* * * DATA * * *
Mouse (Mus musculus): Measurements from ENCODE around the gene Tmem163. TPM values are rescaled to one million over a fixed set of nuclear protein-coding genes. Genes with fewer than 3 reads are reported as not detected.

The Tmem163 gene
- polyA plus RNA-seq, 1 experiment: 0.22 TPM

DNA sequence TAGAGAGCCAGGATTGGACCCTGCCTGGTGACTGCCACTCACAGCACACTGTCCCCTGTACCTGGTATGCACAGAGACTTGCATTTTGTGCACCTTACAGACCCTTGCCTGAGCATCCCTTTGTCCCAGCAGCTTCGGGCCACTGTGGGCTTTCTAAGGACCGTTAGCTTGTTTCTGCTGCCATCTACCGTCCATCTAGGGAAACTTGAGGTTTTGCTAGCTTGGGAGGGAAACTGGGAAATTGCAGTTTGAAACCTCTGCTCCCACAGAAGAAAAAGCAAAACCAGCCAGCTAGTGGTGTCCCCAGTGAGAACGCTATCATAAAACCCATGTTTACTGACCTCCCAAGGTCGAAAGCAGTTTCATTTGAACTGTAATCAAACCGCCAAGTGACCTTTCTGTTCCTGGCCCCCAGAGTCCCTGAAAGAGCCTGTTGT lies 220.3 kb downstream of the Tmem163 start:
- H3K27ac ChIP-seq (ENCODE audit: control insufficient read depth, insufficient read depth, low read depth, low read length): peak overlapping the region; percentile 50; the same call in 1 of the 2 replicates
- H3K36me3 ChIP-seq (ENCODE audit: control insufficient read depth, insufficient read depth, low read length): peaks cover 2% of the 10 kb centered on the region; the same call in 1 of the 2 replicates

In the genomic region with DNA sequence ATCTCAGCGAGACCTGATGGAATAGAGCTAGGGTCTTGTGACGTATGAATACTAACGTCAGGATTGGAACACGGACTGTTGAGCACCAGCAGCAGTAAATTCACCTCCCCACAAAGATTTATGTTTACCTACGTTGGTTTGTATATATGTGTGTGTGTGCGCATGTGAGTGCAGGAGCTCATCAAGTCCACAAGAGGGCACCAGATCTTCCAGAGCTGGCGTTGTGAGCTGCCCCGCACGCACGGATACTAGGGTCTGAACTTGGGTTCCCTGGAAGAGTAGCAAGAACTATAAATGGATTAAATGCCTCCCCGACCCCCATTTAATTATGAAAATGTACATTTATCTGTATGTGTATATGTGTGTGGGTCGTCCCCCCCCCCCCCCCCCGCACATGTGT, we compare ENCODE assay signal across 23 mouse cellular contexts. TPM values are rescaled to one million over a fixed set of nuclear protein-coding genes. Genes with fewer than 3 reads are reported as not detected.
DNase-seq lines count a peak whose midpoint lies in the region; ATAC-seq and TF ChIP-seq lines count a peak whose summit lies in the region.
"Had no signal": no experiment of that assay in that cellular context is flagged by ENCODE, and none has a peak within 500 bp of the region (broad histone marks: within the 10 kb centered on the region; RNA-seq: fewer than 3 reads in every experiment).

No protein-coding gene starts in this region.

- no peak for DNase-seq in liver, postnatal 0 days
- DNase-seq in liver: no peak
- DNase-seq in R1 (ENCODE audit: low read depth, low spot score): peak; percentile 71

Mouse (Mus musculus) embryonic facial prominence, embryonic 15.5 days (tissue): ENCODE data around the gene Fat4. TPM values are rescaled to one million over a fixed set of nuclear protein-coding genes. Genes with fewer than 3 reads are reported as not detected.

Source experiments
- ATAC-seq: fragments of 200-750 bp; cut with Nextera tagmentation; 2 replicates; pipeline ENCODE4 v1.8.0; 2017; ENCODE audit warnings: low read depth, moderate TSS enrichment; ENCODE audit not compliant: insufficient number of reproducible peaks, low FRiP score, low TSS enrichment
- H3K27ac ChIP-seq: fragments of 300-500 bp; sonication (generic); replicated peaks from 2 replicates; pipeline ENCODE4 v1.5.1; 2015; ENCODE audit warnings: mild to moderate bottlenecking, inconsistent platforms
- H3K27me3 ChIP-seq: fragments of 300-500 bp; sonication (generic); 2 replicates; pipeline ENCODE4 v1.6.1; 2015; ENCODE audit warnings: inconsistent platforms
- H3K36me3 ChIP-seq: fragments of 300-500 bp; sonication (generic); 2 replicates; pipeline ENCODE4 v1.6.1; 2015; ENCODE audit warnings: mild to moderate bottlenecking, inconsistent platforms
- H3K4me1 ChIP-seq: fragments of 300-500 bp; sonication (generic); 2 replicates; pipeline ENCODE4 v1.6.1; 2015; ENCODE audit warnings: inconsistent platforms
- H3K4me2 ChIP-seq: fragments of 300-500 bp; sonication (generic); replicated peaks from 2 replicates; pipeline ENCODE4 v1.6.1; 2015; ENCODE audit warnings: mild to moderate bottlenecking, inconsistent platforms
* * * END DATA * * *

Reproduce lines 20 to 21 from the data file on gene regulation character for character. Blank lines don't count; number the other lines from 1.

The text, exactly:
- H3K4me1 ChIP-seq: fragments of 300-500 bp; sonication (generic); 2 replicates; pipeline ENCODE4 v1.6.1; 2015; ENCODE audit warnings: inconsistent platforms
- H3K4me2 ChIP-seq: fragments of 300-500 bp; sonication (generic); replicated peaks from 2 replicates; pipeline ENCODE4 v1.6.1; 2015; ENCODE audit warnings: mild to moderate bottlenecking, inconsistent platforms